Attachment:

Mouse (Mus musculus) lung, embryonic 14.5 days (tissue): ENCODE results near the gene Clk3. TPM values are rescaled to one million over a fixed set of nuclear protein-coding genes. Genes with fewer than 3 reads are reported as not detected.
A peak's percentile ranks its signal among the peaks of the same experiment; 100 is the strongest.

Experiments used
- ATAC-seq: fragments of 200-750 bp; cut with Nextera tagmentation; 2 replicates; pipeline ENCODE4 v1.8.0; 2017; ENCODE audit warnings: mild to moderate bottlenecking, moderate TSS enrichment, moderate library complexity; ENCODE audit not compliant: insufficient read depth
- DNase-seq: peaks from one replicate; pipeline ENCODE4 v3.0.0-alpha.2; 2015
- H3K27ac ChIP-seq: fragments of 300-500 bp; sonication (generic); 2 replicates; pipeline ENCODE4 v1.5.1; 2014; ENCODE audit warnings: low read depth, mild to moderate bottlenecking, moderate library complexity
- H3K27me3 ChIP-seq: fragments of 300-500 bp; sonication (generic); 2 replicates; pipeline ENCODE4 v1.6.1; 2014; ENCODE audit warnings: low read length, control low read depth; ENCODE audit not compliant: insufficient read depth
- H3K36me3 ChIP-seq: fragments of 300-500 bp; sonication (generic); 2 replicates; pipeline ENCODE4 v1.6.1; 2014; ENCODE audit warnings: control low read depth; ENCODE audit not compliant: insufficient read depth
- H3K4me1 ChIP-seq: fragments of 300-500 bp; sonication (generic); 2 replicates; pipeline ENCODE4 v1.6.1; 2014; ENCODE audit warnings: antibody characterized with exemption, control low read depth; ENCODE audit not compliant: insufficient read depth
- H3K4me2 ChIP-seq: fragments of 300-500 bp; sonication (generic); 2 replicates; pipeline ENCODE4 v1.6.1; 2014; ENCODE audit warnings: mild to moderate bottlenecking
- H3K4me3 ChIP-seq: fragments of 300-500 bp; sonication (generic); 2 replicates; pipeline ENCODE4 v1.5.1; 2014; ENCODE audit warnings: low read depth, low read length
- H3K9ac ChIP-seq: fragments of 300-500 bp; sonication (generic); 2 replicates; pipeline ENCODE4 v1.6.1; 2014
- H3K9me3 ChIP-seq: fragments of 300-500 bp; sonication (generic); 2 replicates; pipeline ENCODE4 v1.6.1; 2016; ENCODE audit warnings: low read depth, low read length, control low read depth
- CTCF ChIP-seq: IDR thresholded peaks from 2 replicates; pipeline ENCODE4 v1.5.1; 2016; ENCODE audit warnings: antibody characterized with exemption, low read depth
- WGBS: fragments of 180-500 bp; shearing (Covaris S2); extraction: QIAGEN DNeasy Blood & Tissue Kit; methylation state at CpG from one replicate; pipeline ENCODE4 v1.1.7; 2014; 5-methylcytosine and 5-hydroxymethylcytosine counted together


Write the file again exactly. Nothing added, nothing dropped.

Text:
Mouse (Mus musculus) lung, embryonic 14.5 days (tissue): ENCODE results near the gene Clk3. TPM values are rescaled to one million over a fixed set of nuclear protein-coding genes. Genes with fewer than 3 reads are reported as not detected.
A peak's percentile ranks its signal among the peaks of the same experiment; 100 is the strongest.

Experiments used
- ATAC-seq: fragments of 200-750 bp; cut with Nextera tagmentation; 2 replicates; pipeline ENCODE4 v1.8.0; 2017; ENCODE audit warnings: mild to moderate bottlenecking, moderate TSS enrichment, moderate library complexity; ENCODE audit not compliant: insufficient read depth
- DNase-seq: peaks from one replicate; pipeline ENCODE4 v3.0.0-alpha.2; 2015
- H3K27ac ChIP-seq: fragments of 300-500 bp; sonication (generic); 2 replicates; pipeline ENCODE4 v1.5.1; 2014; ENCODE audit warnings: low read depth, mild to moderate bottlenecking, moderate library complexity
- H3K27me3 ChIP-seq: fragments of 300-500 bp; sonication (generic); 2 replicates; pipeline ENCODE4 v1.6.1; 2014; ENCODE audit warnings: low read length, control low read depth; ENCODE audit not compliant: insufficient read depth
- H3K36me3 ChIP-seq: fragments of 300-500 bp; sonication (generic); 2 replicates; pipeline ENCODE4 v1.6.1; 2014; ENCODE audit warnings: control low read depth; ENCODE audit not compliant: insufficient read depth
- H3K4me1 ChIP-seq: fragments of 300-500 bp; sonication (generic); 2 replicates; pipeline ENCODE4 v1.6.1; 2014; ENCODE audit warnings: antibody characterized with exemption, control low read depth; ENCODE audit not compliant: insufficient read depth
- H3K4me2 ChIP-seq: fragments of 300-500 bp; sonication (generic); 2 replicates; pipeline ENCODE4 v1.6.1; 2014; ENCODE audit warnings: mild to moderate bottlenecking
- H3K4me3 ChIP-seq: fragments of 300-500 bp; sonication (generic); 2 replicates; pipeline ENCODE4 v1.5.1; 2014; ENCODE audit warnings: low read depth, low read length
- H3K9ac ChIP-seq: fragments of 300-500 bp; sonication (generic); 2 replicates; pipeline ENCODE4 v1.6.1; 2014
- H3K9me3 ChIP-seq: fragments of 300-500 bp; sonication (generic); 2 replicates; pipeline ENCODE4 v1.6.1; 2016; ENCODE audit warnings: low read depth, low read length, control low read depth
- CTCF ChIP-seq: IDR thresholded peaks from 2 replicates; pipeline ENCODE4 v1.5.1; 2016; ENCODE audit warnings: antibody characterized with exemption, low read depth
- WGBS: fragments of 180-500 bp; shearing (Covaris S2); extraction: QIAGEN DNeasy Blood & Tissue Kit; methylation state at CpG from one replicate; pipeline ENCODE4 v1.1.7; 2014; 5-methylcytosine and 5-hydroxymethylcytosine counted together